Home » Front, Life

The Puzzles Left Behind by Death

Dr. Gregory Hess



Dr. Gregory Hess, chief medical examiner of the Pima County Office of the Medical Examiner, studies some skeletal remains found in the Sonoran Desert, where many migrants die in the harsh conditions after crossing into the United States. Elaine N. Cromie | NYT Institute

A pair of camouflage pants.

They were part of the outfit the family of a 19-year-old migrant from Nogales, Mexico, recalled him wearing as he left to make his way across the border.

After he had been missing for some time, the family started looking for their son.

With the help of Robin Reineke, coordinator of Pima County’s Missing Migrant Project, the family had a possible lead.

A body found on Oct. 29, about 10 miles from the border near Lukeville, Ariz., was wearing similar pants.

But could it be him?

The file "advanced-iframe/js/ai_external.js" can not be saved. Please check the permissions of the js folder and save the settings again.

The details of clothes worn and objects carried by migrants is how the 31-year-old Reineke, a cultural anthropology graduate student at the University of Arizona, said she hopes to solve the almost 800 cases of unidentified bodies.

Every item provides important clues to the identity of the dead, but they also tell the personal stories of those who embarked on the treacherous journey across the Sonoran Desert.

“It has gotten so dangerous that you have people telling family members, ‘if I don’t make it, this is what I am wearing,’” Reineke said.

The mother of the young migrant from Nogales recalled a small detail. Her son had fastened an extra button on the inside to tighten the waist.

When Reineke checked, the button was there.

The family is now working with the Consulate of Mexico in Tucson to confirm through DNA testing that it is indeed their missing relative.

The medical examiner’s office — which handles remains from three of the four counties along the Arizona-Mexico border — has recorded more than 2,000 cases of unidentified bodies and remains found in the desert since they started keeping records in 1990.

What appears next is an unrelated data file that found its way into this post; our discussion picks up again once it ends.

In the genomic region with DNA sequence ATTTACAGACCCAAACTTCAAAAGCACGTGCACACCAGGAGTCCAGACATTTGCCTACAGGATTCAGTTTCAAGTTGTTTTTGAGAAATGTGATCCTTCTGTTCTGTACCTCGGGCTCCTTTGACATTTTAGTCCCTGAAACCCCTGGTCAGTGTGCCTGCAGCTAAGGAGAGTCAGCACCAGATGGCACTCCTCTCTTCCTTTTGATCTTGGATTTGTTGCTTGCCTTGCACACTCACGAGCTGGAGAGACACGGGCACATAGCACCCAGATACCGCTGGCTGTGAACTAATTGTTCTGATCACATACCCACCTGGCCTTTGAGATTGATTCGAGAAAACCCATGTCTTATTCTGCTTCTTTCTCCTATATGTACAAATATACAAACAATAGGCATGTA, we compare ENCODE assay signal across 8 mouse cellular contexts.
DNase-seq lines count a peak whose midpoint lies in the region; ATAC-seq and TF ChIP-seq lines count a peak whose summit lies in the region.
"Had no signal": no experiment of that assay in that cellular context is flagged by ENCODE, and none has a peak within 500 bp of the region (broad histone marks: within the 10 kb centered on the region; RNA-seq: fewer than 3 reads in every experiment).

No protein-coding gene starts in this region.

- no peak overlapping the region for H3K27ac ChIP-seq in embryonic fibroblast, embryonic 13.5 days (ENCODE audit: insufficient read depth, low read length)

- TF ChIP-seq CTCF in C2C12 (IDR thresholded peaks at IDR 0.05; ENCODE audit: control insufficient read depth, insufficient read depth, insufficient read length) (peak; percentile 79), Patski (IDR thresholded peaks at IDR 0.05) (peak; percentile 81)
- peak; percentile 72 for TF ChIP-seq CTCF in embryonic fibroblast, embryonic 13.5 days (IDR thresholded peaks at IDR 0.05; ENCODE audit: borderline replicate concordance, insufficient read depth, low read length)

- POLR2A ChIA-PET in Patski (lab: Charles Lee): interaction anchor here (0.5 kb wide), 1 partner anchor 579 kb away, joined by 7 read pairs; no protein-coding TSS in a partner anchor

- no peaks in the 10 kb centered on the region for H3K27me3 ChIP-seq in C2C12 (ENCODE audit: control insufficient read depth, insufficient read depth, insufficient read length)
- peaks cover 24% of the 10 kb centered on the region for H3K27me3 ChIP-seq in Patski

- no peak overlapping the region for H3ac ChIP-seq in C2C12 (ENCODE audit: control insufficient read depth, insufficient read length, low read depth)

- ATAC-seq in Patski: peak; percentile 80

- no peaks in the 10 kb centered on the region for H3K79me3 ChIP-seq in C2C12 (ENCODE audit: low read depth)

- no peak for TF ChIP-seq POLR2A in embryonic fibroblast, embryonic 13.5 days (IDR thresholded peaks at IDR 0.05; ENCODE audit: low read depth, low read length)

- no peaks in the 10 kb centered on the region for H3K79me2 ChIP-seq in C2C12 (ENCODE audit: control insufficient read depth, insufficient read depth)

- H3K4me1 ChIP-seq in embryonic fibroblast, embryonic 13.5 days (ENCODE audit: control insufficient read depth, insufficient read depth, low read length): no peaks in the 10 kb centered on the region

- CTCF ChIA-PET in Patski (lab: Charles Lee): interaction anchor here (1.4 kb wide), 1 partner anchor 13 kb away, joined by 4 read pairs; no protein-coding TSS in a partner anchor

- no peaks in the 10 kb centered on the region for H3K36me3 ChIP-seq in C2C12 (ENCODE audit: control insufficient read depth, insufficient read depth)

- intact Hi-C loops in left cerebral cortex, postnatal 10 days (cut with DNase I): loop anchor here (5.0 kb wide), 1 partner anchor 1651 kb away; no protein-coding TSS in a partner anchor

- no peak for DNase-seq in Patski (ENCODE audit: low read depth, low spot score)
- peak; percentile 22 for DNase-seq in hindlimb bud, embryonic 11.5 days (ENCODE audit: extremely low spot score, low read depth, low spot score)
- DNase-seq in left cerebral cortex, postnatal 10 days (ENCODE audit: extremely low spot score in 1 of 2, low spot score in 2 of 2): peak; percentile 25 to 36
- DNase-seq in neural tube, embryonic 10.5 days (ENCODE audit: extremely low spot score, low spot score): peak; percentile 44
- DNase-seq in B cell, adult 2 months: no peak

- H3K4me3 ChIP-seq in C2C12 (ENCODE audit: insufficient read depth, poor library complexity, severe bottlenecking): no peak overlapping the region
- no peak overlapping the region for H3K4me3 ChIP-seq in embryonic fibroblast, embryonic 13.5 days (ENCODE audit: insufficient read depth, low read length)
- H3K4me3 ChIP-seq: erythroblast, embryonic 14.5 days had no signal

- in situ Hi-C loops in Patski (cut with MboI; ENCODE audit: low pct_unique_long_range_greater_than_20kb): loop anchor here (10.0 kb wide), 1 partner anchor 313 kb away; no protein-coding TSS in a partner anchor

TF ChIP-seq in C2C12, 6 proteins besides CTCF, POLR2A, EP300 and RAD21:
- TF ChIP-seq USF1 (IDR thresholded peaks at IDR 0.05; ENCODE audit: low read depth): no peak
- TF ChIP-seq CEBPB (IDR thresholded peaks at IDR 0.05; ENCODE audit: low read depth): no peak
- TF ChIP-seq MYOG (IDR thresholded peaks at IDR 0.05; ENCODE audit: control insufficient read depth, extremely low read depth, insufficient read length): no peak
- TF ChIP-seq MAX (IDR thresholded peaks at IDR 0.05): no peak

After security on the border was tightened in 2001, the numbers jumped from roughly a dozen a year to about 160, according to Dr. Bruce Anderson, a forensic anthropologist at the medical examiner’s office.

The numbers peaked with 225 found in 2010. Last year, 157 were found, and the office is on pace to meet that number this year.

Most deaths occur in the summer, when the desert’s unforgiving temperatures can reach up to 110. Many of the bodies are badly decomposed from the elements, and those found on more remote paths may have been there for years.

The remains receive a full examination, including dental X-rays and DNA samples. But many fit the same profile — males, 20 to 55 years old — further complicating the identification process.

Pima County Medical Examiner's Office locker

An open locker at the Pima County Medical Examiner’s Office in Tucson stores items collected from an unidentified border crosser. Migrants crossing the U.S.-Mexico border leave everyday items in the Sonoran Desert. Some belongings are left behind and some are found with migrants’ bodies, which are transported to the medical examiner’s office. The belongings can be clues to identify remains. Elaine N. Cromie | NYT Institute

The objects left behind are thoroughly inspected, catalogued and carefully packed in plastic. They are kept in small lockers in the medical examiner’s office, near the room where the overflow of bodies are stored in the summertime.

All remains, including the objects, are held for six to eight months and then cremated. The sheer volume of cases prevents the medical examiner from holding on any longer.

Each new item is carefully studied by Reineke and others from the medical examiner’s office as they look for any clue to track down the families.

“More and more it’s about the things in pockets,” Anderson said. A wallet full of Honduran currency, for example, can help narrow down the country of origin.

While items like identification cards and birth certifications are often recovered, they usually contain false information — begotten in the effort to cross the border and live in the United States undetected.

Other items — including a flint arrowhead, a yellow nail clipper or a wallet with a Chivas logo — may not provide many clues, but they help tell the stories of those who took on the trek.

Of the thousands of objects Reineke has handled, a few have stayed with her, including a small orange-colored paper flower. “It was found on the body of a 14-year-old boy we found in the summer of 2009,” she said.

A large portion of Reineke’s job is matching up the missing persons’ reports with the unidentified remains in the medical examiner’s office. She is now using the National Missing and Unidentified Persons System to upload her cases, both of those unknown and of the missing.

The Missing Migrant Project is the only non-police agency capable of entering reports for missing foreign nationals into NAMUS; it’s a rule she fought to change.

The goal is to eventually have all the information from the medical examiner’s office uploaded to the online public database, allowing families to search for loved ones more easily. Of those files already uploaded, the photos of the objects can be viewed online.

Inside two desk drawers in Reineke’s office are 1,400 files from families looking for loved ones, almost double the number of unidentified cases.

The objects, and bodies, keep pouring into the office. And some provide hints on why one would make the journey.

Among the many items sits a wallet-sized photograph of a schoolgirl with a playful smile that reveals missing teeth. On the back it reads, “warm wishes.”